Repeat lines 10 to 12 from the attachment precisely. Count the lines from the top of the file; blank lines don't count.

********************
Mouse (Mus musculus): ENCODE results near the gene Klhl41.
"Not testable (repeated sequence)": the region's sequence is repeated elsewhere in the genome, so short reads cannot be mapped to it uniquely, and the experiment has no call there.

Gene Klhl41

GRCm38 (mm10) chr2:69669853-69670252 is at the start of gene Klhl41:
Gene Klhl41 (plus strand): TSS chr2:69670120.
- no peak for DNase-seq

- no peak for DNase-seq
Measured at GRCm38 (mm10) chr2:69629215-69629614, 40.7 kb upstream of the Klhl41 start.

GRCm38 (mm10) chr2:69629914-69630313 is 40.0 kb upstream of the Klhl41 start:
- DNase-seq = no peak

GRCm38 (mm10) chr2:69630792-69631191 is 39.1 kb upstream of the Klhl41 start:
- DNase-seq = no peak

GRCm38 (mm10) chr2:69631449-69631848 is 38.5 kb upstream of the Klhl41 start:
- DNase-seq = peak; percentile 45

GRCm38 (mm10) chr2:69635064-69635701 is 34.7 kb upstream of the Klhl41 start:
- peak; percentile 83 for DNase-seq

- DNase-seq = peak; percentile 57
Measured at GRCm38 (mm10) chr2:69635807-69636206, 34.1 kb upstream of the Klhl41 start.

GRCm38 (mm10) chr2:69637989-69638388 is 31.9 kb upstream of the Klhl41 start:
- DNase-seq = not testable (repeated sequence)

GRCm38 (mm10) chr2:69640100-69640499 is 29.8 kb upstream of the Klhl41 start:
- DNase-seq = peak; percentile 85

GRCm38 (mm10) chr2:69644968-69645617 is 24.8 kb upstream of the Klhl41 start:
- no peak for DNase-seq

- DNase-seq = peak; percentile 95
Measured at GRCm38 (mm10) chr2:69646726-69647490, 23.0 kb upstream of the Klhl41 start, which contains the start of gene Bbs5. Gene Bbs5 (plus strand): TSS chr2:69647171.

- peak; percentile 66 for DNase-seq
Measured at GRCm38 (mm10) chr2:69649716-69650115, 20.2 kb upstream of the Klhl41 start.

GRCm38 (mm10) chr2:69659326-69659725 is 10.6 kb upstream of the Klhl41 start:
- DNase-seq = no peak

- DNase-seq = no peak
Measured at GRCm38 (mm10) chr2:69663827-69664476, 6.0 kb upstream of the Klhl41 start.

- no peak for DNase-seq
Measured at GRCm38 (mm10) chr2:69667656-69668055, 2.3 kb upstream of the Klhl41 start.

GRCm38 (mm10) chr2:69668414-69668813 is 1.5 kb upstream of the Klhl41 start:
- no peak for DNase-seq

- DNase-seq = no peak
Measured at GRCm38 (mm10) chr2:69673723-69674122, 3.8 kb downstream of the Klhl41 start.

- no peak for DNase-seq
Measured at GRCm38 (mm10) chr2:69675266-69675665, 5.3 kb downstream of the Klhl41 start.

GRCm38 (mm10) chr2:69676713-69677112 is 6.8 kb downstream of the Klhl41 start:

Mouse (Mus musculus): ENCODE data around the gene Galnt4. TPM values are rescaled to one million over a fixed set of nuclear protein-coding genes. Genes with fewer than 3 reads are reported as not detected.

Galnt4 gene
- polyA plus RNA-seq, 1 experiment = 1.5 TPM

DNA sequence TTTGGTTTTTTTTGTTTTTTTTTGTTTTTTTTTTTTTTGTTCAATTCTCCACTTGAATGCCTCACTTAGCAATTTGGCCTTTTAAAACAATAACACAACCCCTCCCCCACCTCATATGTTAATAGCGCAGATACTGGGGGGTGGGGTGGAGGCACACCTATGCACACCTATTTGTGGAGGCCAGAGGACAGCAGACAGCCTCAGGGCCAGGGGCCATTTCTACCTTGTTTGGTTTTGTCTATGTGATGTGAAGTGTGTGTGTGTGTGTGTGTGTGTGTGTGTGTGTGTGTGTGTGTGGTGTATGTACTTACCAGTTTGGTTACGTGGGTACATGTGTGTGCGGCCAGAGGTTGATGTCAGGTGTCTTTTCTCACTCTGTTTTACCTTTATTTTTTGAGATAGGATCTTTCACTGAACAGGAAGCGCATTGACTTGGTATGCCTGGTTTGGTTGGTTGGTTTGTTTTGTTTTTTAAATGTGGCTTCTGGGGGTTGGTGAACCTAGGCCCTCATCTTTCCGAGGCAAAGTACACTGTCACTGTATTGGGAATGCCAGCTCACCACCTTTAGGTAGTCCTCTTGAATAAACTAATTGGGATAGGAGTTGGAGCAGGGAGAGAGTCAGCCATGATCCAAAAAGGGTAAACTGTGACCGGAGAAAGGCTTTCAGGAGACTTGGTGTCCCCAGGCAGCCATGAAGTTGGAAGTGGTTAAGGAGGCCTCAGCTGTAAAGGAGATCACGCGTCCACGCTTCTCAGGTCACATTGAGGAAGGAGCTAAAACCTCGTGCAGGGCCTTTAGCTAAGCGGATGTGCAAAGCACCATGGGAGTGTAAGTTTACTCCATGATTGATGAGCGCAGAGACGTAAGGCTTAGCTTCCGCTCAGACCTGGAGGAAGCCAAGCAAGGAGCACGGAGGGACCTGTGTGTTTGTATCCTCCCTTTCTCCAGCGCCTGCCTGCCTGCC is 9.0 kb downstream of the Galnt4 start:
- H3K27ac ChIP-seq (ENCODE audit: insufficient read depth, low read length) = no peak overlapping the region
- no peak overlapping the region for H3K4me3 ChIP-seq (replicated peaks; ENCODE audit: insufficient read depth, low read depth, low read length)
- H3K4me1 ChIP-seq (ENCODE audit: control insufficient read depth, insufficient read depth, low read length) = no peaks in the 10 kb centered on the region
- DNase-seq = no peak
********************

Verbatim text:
- DNase-seq = no peak

GRCm38 (mm10) chr2:69630792-69631191 is 39.1 kb upstream of the Klhl41 start:
- DNase-seq = no peak